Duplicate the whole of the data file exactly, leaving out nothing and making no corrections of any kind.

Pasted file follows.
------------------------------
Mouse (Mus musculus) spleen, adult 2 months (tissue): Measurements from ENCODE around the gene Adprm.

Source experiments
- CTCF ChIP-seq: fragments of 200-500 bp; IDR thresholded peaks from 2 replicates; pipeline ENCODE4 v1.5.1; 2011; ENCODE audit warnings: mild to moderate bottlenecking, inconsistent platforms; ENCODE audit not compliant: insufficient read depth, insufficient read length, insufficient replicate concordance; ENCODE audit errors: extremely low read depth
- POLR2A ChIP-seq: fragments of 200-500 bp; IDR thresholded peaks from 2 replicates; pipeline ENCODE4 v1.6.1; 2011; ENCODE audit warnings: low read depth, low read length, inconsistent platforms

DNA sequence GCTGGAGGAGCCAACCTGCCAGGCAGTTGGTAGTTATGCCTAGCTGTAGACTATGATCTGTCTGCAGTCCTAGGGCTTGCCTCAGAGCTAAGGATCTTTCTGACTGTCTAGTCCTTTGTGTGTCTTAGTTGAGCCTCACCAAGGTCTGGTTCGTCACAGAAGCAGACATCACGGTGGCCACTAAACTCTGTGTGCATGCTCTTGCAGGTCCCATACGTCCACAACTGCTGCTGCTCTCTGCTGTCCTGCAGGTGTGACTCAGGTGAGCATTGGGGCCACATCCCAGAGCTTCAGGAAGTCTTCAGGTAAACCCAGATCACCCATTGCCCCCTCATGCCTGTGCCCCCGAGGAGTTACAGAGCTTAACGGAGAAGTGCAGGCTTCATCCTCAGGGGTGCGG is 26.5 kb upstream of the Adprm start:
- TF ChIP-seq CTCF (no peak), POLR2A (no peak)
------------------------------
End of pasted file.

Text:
Mouse (Mus musculus) spleen, adult 2 months (tissue): Measurements from ENCODE around the gene Adprm.

Source experiments
- CTCF ChIP-seq: fragments of 200-500 bp; IDR thresholded peaks from 2 replicates; pipeline ENCODE4 v1.5.1; 2011; ENCODE audit warnings: mild to moderate bottlenecking, inconsistent platforms; ENCODE audit not compliant: insufficient read depth, insufficient read length, insufficient replicate concordance; ENCODE audit errors: extremely low read depth
- POLR2A ChIP-seq: fragments of 200-500 bp; IDR thresholded peaks from 2 replicates; pipeline ENCODE4 v1.6.1; 2011; ENCODE audit warnings: low read depth, low read length, inconsistent platforms

DNA sequence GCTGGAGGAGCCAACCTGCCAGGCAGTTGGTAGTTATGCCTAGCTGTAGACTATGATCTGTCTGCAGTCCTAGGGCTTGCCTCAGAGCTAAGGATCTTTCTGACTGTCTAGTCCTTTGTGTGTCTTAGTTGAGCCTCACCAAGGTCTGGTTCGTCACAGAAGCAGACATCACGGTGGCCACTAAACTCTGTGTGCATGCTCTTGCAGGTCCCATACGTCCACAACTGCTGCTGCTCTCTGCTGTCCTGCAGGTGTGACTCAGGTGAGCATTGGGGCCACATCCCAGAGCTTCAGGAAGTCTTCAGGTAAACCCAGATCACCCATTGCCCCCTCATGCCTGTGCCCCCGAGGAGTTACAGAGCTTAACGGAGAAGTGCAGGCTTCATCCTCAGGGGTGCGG is 26.5 kb upstream of the Adprm start:
- TF ChIP-seq CTCF (no peak), POLR2A (no peak)